Sonia Sotomayor's divorce, lack of a social life and feelings about presiding over older male lawyers were all parts of a fascinating early 1990's television interview with President Obama's Supreme Court nominee.
The video is part of the multi-media cache of information that was recently handed over to the Senate Judiciary Committee. It offers a personal self-assessment from a woman who shortly after becoming a federal judge, explained with a calm and resigned voice the personal sacrifices she made to achieve professional success.
"I have found it difficult to maintain a relationship while I've pursued my career," Sotomayor said.
The interview took place shortly after Sotomayor became a federal trial court judge and she was joined by two other female judges who shared their thoughts about a variety of legal and social issues, but it the observations of Sotomayor long before she became a Supreme Court nominee that are captivating.
The most personal part of the discussion was Sotomayor's acknowledgement that her inability to strike a different balance between her professional and personal lives was a key factor in her failed marriage. "I cannot attribute that divorce to work," she said. " But certainly the fact that I was leaving my home at 7:00am and getting back at 10:00pm was not of assistance in recognizing the problems developing in my marriage."
At the time of the interview, Sotomayor said she had not been involved in another relationship since her divorce. However, just a few later at her 1997 confirmation hearing to sit on the Second Circuit Court of Appeals, Sotomayor introduced a fiancee but the two never married and there is no record of a significant relationship since. She has no children.
"I know for me finding personal time is enormously difficult. Finding sleep time is sometimes even more difficult," she said in the early 1990's video.
She said reaching the bench was a fulfillment of a lifelong goal. "I wanted to be a judge since childhood," and noted her good fortune at getting her judicial ropes at such a young age. She was 38 years old. Sotomayor believes she benefited from a congressional mandate to increase the number of federal judgeships.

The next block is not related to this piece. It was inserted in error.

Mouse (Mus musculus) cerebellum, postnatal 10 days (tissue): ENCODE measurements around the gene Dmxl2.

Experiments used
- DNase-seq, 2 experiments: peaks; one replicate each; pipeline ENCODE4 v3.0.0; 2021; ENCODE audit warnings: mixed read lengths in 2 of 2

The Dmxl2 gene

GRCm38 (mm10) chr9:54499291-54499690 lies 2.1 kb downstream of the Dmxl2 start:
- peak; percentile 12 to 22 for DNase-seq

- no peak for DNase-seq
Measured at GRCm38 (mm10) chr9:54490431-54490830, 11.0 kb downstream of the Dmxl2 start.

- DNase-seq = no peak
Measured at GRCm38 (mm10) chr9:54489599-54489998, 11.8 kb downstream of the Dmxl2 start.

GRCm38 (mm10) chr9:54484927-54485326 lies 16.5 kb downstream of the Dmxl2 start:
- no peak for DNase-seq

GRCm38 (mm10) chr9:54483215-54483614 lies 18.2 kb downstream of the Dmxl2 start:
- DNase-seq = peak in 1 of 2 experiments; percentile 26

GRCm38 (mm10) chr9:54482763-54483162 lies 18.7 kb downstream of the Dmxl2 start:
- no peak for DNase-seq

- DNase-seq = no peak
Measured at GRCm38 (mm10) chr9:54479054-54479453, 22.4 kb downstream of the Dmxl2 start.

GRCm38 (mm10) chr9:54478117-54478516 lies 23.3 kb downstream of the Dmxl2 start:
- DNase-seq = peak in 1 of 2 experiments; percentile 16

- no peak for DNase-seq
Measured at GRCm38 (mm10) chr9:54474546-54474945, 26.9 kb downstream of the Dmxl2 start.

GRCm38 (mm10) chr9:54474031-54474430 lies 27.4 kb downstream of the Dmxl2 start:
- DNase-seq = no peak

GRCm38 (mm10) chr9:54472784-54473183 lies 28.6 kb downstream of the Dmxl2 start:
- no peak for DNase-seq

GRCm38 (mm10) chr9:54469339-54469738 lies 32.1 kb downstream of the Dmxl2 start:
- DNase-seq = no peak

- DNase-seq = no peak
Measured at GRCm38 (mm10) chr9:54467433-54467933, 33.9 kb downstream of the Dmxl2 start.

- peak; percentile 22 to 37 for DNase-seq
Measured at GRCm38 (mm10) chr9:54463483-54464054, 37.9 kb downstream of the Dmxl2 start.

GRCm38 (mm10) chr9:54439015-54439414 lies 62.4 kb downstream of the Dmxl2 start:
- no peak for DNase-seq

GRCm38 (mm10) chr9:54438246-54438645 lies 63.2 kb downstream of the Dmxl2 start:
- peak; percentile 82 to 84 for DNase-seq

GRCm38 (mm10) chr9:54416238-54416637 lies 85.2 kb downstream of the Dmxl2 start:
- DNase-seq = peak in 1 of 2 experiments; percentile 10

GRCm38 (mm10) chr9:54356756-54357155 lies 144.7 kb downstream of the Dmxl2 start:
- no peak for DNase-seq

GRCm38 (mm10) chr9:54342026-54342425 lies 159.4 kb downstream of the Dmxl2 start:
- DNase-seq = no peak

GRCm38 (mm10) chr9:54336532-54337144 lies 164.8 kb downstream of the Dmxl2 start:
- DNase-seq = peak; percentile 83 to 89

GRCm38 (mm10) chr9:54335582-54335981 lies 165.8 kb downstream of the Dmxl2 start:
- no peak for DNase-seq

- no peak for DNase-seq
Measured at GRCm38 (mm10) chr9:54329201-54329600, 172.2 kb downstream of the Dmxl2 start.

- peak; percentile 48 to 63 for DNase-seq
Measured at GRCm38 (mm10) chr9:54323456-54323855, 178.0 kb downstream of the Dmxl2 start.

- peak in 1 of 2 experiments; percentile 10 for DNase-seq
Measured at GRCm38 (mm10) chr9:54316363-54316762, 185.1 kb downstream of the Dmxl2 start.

Sotomayor also acknowledge that though not by design her work as a prosecutor was instrumental in becoming a judge because senators had pressed her hard on her knowledge of criminal law. She explained her decision as a young lawyer to join the New York County District Attorney's Office. "I just was fascinated by the potential work. And it turned out to be true that criminal work was stimulating and it would teach me how to most effectively analyze factual situations and apply them to legal principles."
After spending four and a half years as an assistant prosecutor, Sotomayor took on a number of positions before joining a small New York law firm specializing in international commercial litigation where she would represent Italian clothing companies in trademark disputes. "I left the criminal area because I wanted a broader experience personally in terms of lawyering." She said her job at Pavia & Harcourt was a wonderful job that expanded her horizons.
But in 1992, after only four years in private practice, with the backing of former Senator Daniel Patrick Moynihan, D-N.Y., Sotomayor was appointed to the federal bench by President George H.W. Bush. It is unclear how much time had passed between when Sotomayor first wore her judicial robe and when the video was made but it appears to be no more than a couple of years.
Nonetheless, it was enough time for her to make an observation about the way lawyers behaved in her courtroom. Sotomayor was specifically asked if female lawyers were more disposed to histrionics in her presence.
â€œActually not, and perhaps it may be a product of my age; I have found that to be the case in reverse with older men towards me. And that may be more a paternal attitude than anything else," Sotomayor noted. "So I have received lectures from older male attorneys."
Sotomayor defined older male attorneys as "gentlemen who look like they may be over the age of 50." If confirmed, Sotomayor will sit next to seven men who, irrespective of what one assumes about their looks, are indeed older than 50.